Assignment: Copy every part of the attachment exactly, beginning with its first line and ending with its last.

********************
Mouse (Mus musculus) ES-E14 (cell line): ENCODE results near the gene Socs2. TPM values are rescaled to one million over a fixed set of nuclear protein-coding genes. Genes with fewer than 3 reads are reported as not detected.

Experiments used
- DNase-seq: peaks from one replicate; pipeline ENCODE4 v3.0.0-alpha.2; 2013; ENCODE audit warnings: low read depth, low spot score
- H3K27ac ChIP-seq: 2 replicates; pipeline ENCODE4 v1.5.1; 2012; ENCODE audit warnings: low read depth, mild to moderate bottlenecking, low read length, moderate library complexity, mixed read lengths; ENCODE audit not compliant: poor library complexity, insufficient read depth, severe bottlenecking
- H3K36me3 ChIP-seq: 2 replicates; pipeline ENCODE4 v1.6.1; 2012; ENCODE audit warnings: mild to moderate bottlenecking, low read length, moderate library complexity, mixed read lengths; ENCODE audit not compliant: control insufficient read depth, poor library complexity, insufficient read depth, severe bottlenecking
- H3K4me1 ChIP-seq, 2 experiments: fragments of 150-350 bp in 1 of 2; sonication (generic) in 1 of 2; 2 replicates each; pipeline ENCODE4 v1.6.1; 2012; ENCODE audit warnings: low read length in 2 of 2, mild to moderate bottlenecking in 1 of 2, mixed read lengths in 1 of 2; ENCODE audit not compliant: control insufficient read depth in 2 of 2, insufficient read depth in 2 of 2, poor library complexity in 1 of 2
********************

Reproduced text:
Mouse (Mus musculus) ES-E14 (cell line): ENCODE results near the gene Socs2. TPM values are rescaled to one million over a fixed set of nuclear protein-coding genes. Genes with fewer than 3 reads are reported as not detected.

Experiments used
- DNase-seq: peaks from one replicate; pipeline ENCODE4 v3.0.0-alpha.2; 2013; ENCODE audit warnings: low read depth, low spot score
- H3K27ac ChIP-seq: 2 replicates; pipeline ENCODE4 v1.5.1; 2012; ENCODE audit warnings: low read depth, mild to moderate bottlenecking, low read length, moderate library complexity, mixed read lengths; ENCODE audit not compliant: poor library complexity, insufficient read depth, severe bottlenecking
- H3K36me3 ChIP-seq: 2 replicates; pipeline ENCODE4 v1.6.1; 2012; ENCODE audit warnings: mild to moderate bottlenecking, low read length, moderate library complexity, mixed read lengths; ENCODE audit not compliant: control insufficient read depth, poor library complexity, insufficient read depth, severe bottlenecking
- H3K4me1 ChIP-seq, 2 experiments: fragments of 150-350 bp in 1 of 2; sonication (generic) in 1 of 2; 2 replicates each; pipeline ENCODE4 v1.6.1; 2012; ENCODE audit warnings: low read length in 2 of 2, mild to moderate bottlenecking in 1 of 2, mixed read lengths in 1 of 2; ENCODE audit not compliant: control insufficient read depth in 2 of 2, insufficient read depth in 2 of 2, poor library complexity in 1 of 2